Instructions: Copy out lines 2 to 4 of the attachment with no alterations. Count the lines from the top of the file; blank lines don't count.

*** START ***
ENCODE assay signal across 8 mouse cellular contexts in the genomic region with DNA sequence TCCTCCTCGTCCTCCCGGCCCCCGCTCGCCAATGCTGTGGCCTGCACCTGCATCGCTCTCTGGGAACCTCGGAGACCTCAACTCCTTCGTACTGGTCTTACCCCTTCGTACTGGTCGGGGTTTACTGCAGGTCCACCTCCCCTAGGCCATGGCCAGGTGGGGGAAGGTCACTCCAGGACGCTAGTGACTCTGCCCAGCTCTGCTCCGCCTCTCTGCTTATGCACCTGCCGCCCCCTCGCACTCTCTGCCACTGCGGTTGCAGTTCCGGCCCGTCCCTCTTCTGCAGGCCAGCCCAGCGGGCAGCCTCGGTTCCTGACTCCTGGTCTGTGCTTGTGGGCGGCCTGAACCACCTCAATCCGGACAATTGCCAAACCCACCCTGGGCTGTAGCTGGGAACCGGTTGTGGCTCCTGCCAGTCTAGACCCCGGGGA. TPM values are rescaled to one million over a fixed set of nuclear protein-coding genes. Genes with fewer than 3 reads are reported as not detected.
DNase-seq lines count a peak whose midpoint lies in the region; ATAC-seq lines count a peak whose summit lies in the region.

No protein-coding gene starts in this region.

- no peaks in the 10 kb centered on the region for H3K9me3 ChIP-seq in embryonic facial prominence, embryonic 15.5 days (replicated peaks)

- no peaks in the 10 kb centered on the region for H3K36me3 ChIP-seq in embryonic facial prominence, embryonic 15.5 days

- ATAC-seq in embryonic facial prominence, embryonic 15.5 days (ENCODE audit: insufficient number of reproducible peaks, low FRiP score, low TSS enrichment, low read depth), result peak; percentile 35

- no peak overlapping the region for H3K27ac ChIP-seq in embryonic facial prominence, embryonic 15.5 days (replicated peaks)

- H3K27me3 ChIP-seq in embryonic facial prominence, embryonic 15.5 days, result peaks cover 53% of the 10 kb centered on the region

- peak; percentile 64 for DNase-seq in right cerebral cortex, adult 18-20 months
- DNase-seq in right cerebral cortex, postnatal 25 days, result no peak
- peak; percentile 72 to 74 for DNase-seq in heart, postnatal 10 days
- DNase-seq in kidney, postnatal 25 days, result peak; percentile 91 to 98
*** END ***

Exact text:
DNase-seq lines count a peak whose midpoint lies in the region; ATAC-seq lines count a peak whose summit lies in the region.

No protein-coding gene starts in this region.

- no peaks in the 10 kb centered on the region for H3K9me3 ChIP-seq in embryonic facial prominence, embryonic 15.5 days (replicated peaks)